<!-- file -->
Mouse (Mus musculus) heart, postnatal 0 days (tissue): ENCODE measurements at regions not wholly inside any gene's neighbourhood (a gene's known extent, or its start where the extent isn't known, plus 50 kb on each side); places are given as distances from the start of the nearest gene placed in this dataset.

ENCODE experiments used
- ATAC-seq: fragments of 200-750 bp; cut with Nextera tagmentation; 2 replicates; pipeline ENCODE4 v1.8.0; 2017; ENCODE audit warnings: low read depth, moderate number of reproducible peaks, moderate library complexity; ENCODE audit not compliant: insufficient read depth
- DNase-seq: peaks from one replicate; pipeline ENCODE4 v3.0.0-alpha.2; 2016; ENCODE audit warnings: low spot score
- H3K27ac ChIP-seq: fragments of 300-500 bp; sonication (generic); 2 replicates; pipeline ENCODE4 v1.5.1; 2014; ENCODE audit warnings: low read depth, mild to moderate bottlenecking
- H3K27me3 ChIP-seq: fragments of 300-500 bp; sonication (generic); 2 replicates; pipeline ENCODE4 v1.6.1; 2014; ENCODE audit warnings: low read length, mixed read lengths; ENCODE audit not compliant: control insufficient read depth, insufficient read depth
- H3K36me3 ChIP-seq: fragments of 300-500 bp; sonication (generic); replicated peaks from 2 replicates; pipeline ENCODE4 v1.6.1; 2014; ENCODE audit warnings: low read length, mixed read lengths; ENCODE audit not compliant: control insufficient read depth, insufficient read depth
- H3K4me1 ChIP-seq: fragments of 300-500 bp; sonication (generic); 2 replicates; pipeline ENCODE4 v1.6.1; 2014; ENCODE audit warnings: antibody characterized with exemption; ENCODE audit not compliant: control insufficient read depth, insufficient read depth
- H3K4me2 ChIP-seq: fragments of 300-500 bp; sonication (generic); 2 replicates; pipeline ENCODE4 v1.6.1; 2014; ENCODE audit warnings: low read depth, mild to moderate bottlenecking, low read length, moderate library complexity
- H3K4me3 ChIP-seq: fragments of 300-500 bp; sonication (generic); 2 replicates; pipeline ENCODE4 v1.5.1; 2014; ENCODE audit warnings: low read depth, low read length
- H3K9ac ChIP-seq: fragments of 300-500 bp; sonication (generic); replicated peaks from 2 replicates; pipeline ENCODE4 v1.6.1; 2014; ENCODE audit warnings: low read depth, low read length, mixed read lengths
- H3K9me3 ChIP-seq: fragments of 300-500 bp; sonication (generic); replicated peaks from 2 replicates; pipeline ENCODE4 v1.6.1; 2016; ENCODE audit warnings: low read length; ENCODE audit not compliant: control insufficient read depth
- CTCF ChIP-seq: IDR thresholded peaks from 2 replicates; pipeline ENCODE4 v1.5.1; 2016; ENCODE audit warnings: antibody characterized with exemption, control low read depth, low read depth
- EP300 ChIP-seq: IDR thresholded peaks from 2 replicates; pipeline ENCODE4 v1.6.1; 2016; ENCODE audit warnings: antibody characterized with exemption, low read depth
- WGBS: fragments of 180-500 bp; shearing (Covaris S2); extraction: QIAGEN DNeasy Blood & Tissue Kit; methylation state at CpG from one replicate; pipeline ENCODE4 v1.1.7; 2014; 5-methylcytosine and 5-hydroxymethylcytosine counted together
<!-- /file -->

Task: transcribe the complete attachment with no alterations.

Mouse (Mus musculus) heart, postnatal 0 days (tissue): ENCODE measurements at regions not wholly inside any gene's neighbourhood (a gene's known extent, or its start where the extent isn't known, plus 50 kb on each side); places are given as distances from the start of the nearest gene placed in this dataset.

ENCODE experiments used
- ATAC-seq: fragments of 200-750 bp; cut with Nextera tagmentation; 2 replicates; pipeline ENCODE4 v1.8.0; 2017; ENCODE audit warnings: low read depth, moderate number of reproducible peaks, moderate library complexity; ENCODE audit not compliant: insufficient read depth
- DNase-seq: peaks from one replicate; pipeline ENCODE4 v3.0.0-alpha.2; 2016; ENCODE audit warnings: low spot score
- H3K27ac ChIP-seq: fragments of 300-500 bp; sonication (generic); 2 replicates; pipeline ENCODE4 v1.5.1; 2014; ENCODE audit warnings: low read depth, mild to moderate bottlenecking
- H3K27me3 ChIP-seq: fragments of 300-500 bp; sonication (generic); 2 replicates; pipeline ENCODE4 v1.6.1; 2014; ENCODE audit warnings: low read length, mixed read lengths; ENCODE audit not compliant: control insufficient read depth, insufficient read depth
- H3K36me3 ChIP-seq: fragments of 300-500 bp; sonication (generic); replicated peaks from 2 replicates; pipeline ENCODE4 v1.6.1; 2014; ENCODE audit warnings: low read length, mixed read lengths; ENCODE audit not compliant: control insufficient read depth, insufficient read depth
- H3K4me1 ChIP-seq: fragments of 300-500 bp; sonication (generic); 2 replicates; pipeline ENCODE4 v1.6.1; 2014; ENCODE audit warnings: antibody characterized with exemption; ENCODE audit not compliant: control insufficient read depth, insufficient read depth
- H3K4me2 ChIP-seq: fragments of 300-500 bp; sonication (generic); 2 replicates; pipeline ENCODE4 v1.6.1; 2014; ENCODE audit warnings: low read depth, mild to moderate bottlenecking, low read length, moderate library complexity
- H3K4me3 ChIP-seq: fragments of 300-500 bp; sonication (generic); 2 replicates; pipeline ENCODE4 v1.5.1; 2014; ENCODE audit warnings: low read depth, low read length
- H3K9ac ChIP-seq: fragments of 300-500 bp; sonication (generic); replicated peaks from 2 replicates; pipeline ENCODE4 v1.6.1; 2014; ENCODE audit warnings: low read depth, low read length, mixed read lengths
- H3K9me3 ChIP-seq: fragments of 300-500 bp; sonication (generic); replicated peaks from 2 replicates; pipeline ENCODE4 v1.6.1; 2016; ENCODE audit warnings: low read length; ENCODE audit not compliant: control insufficient read depth
- CTCF ChIP-seq: IDR thresholded peaks from 2 replicates; pipeline ENCODE4 v1.5.1; 2016; ENCODE audit warnings: antibody characterized with exemption, control low read depth, low read depth
- EP300 ChIP-seq: IDR thresholded peaks from 2 replicates; pipeline ENCODE4 v1.6.1; 2016; ENCODE audit warnings: antibody characterized with exemption, low read depth
- WGBS: fragments of 180-500 bp; shearing (Covaris S2); extraction: QIAGEN DNeasy Blood & Tissue Kit; methylation state at CpG from one replicate; pipeline ENCODE4 v1.1.7; 2014; 5-methylcytosine and 5-hydroxymethylcytosine counted together